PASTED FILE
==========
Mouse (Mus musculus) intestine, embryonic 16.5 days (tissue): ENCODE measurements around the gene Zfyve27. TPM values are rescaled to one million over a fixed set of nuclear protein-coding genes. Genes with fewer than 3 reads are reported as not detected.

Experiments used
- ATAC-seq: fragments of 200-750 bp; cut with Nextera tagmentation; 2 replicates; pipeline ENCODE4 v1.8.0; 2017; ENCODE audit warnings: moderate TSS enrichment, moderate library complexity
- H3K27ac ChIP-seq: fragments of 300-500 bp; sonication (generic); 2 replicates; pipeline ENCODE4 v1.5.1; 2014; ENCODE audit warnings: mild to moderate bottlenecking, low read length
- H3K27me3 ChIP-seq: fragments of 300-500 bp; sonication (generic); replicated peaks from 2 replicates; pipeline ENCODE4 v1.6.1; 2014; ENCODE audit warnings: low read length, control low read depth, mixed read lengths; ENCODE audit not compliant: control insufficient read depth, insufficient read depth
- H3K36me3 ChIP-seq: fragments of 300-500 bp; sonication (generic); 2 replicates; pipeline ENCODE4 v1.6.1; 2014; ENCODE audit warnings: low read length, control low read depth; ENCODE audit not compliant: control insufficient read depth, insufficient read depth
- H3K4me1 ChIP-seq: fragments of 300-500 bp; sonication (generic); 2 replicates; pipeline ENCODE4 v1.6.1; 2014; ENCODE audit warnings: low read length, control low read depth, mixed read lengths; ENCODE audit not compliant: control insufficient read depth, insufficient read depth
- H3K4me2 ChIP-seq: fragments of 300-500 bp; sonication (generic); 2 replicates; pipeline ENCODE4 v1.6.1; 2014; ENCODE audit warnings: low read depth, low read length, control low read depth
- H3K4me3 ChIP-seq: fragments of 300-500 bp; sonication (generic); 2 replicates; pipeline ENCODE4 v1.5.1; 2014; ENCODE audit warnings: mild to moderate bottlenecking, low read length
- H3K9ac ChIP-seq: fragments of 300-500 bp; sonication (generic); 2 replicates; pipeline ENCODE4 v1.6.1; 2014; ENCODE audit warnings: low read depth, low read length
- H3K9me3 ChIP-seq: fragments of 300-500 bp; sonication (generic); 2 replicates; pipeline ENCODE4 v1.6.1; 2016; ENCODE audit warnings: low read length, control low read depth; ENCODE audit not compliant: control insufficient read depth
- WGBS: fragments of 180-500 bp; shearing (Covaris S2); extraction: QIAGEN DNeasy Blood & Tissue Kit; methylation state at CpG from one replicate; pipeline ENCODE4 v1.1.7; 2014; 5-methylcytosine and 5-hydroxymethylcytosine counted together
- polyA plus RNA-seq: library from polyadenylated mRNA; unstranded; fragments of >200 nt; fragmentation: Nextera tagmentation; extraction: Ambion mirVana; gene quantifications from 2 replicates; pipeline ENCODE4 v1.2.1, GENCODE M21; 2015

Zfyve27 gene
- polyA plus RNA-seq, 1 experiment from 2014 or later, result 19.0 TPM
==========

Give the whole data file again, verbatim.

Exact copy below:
Mouse (Mus musculus) intestine, embryonic 16.5 days (tissue): ENCODE measurements around the gene Zfyve27. TPM values are rescaled to one million over a fixed set of nuclear protein-coding genes. Genes with fewer than 3 reads are reported as not detected.

Experiments used
- ATAC-seq: fragments of 200-750 bp; cut with Nextera tagmentation; 2 replicates; pipeline ENCODE4 v1.8.0; 2017; ENCODE audit warnings: moderate TSS enrichment, moderate library complexity
- H3K27ac ChIP-seq: fragments of 300-500 bp; sonication (generic); 2 replicates; pipeline ENCODE4 v1.5.1; 2014; ENCODE audit warnings: mild to moderate bottlenecking, low read length
- H3K27me3 ChIP-seq: fragments of 300-500 bp; sonication (generic); replicated peaks from 2 replicates; pipeline ENCODE4 v1.6.1; 2014; ENCODE audit warnings: low read length, control low read depth, mixed read lengths; ENCODE audit not compliant: control insufficient read depth, insufficient read depth
- H3K36me3 ChIP-seq: fragments of 300-500 bp; sonication (generic); 2 replicates; pipeline ENCODE4 v1.6.1; 2014; ENCODE audit warnings: low read length, control low read depth; ENCODE audit not compliant: control insufficient read depth, insufficient read depth
- H3K4me1 ChIP-seq: fragments of 300-500 bp; sonication (generic); 2 replicates; pipeline ENCODE4 v1.6.1; 2014; ENCODE audit warnings: low read length, control low read depth, mixed read lengths; ENCODE audit not compliant: control insufficient read depth, insufficient read depth
- H3K4me2 ChIP-seq: fragments of 300-500 bp; sonication (generic); 2 replicates; pipeline ENCODE4 v1.6.1; 2014; ENCODE audit warnings: low read depth, low read length, control low read depth
- H3K4me3 ChIP-seq: fragments of 300-500 bp; sonication (generic); 2 replicates; pipeline ENCODE4 v1.5.1; 2014; ENCODE audit warnings: mild to moderate bottlenecking, low read length
- H3K9ac ChIP-seq: fragments of 300-500 bp; sonication (generic); 2 replicates; pipeline ENCODE4 v1.6.1; 2014; ENCODE audit warnings: low read depth, low read length
- H3K9me3 ChIP-seq: fragments of 300-500 bp; sonication (generic); 2 replicates; pipeline ENCODE4 v1.6.1; 2016; ENCODE audit warnings: low read length, control low read depth; ENCODE audit not compliant: control insufficient read depth
- WGBS: fragments of 180-500 bp; shearing (Covaris S2); extraction: QIAGEN DNeasy Blood & Tissue Kit; methylation state at CpG from one replicate; pipeline ENCODE4 v1.1.7; 2014; 5-methylcytosine and 5-hydroxymethylcytosine counted together
- polyA plus RNA-seq: library from polyadenylated mRNA; unstranded; fragments of >200 nt; fragmentation: Nextera tagmentation; extraction: Ambion mirVana; gene quantifications from 2 replicates; pipeline ENCODE4 v1.2.1, GENCODE M21; 2015

Zfyve27 gene
- polyA plus RNA-seq, 1 experiment from 2014 or later, result 19.0 TPM